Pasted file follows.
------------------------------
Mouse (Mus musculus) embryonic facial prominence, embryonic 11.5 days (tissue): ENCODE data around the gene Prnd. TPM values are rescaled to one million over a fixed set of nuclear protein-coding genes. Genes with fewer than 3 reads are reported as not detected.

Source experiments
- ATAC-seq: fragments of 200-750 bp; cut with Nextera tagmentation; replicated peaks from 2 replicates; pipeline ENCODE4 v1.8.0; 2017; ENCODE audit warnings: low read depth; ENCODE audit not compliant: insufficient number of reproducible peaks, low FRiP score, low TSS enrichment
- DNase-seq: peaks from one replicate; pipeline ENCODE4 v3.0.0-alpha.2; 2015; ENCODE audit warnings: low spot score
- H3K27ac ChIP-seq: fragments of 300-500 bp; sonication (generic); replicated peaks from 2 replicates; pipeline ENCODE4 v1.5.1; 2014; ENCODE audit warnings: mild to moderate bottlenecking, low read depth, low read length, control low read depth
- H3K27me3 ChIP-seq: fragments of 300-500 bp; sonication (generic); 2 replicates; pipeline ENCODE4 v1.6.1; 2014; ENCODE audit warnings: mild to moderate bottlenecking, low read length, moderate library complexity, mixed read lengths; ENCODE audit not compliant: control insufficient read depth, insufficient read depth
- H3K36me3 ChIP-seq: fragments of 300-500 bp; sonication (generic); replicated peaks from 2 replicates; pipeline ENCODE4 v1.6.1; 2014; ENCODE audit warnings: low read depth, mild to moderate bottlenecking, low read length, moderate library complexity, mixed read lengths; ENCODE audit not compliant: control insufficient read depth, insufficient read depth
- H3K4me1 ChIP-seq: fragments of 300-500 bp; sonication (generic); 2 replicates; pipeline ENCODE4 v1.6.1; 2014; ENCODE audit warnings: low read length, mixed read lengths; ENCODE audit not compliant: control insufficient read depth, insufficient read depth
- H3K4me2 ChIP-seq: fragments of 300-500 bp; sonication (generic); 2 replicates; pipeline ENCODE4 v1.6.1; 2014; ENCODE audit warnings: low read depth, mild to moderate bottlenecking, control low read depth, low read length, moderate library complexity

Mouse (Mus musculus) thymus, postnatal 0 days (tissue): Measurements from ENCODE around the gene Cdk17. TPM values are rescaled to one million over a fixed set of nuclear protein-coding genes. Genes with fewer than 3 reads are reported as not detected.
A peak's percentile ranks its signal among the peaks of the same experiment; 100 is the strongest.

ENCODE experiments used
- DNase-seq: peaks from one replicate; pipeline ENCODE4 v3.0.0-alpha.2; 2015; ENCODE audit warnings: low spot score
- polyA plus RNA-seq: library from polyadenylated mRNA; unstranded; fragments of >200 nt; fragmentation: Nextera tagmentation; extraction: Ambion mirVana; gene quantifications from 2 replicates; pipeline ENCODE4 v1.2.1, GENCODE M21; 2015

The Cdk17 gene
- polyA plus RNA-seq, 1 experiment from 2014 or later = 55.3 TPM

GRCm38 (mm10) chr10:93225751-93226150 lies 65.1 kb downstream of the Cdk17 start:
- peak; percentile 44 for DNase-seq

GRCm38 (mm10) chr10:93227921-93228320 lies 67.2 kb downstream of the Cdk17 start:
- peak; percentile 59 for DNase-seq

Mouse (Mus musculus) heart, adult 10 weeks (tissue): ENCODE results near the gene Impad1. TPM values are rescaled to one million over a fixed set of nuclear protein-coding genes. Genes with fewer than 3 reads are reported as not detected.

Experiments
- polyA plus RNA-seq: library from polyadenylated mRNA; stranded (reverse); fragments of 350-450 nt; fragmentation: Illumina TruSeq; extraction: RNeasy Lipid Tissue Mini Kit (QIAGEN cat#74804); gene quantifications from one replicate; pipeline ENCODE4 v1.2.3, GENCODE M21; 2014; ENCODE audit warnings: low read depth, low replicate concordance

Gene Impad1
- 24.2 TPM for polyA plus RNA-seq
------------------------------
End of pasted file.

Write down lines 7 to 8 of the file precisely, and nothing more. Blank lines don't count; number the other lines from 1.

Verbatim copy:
- H3K36me3 ChIP-seq: fragments of 300-500 bp; sonication (generic); replicated peaks from 2 replicates; pipeline ENCODE4 v1.6.1; 2014; ENCODE audit warnings: low read depth, mild to moderate bottlenecking, low read length, moderate library complexity, mixed read lengths; ENCODE audit not compliant: control insufficient read depth, insufficient read depth
- H3K4me1 ChIP-seq: fragments of 300-500 bp; sonication (generic); 2 replicates; pipeline ENCODE4 v1.6.1; 2014; ENCODE audit warnings: low read length, mixed read lengths; ENCODE audit not compliant: control insufficient read depth, insufficient read depth